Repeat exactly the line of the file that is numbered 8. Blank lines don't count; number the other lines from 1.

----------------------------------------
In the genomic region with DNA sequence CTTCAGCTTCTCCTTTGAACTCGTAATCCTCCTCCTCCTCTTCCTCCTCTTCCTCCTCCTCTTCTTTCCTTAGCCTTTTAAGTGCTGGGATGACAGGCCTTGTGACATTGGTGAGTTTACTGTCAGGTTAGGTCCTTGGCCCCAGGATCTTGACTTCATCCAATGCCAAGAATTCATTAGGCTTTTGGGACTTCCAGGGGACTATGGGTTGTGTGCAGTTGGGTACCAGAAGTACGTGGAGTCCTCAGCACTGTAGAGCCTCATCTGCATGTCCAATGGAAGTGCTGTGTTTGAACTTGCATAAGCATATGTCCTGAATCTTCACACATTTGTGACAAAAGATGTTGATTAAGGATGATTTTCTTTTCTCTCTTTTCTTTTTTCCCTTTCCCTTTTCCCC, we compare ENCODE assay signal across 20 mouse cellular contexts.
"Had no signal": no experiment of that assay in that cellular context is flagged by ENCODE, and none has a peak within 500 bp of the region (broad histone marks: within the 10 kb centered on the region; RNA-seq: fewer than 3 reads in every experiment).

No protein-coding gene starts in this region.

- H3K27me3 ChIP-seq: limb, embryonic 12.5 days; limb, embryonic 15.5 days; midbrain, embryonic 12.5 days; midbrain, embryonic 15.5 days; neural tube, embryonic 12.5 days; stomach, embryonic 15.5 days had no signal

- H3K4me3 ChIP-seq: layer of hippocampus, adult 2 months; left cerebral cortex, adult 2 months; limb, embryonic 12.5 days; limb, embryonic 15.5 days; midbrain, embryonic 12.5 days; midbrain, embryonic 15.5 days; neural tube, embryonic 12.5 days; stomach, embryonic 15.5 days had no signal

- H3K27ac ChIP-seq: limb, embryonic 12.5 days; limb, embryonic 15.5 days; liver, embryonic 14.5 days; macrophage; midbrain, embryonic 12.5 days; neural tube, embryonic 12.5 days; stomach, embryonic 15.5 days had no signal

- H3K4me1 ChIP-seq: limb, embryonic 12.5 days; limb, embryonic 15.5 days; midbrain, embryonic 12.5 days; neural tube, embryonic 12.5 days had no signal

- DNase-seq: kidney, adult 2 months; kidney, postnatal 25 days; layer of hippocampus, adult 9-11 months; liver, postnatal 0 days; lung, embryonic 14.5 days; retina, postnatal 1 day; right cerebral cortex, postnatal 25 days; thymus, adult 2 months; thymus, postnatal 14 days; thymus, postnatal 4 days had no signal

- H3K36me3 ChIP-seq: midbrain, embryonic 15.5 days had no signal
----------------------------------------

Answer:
- DNase-seq: kidney, adult 2 months; kidney, postnatal 25 days; layer of hippocampus, adult 9-11 months; liver, postnatal 0 days; lung, embryonic 14.5 days; retina, postnatal 1 day; right cerebral cortex, postnatal 25 days; thymus, adult 2 months; thymus, postnatal 14 days; thymus, postnatal 4 days had no signal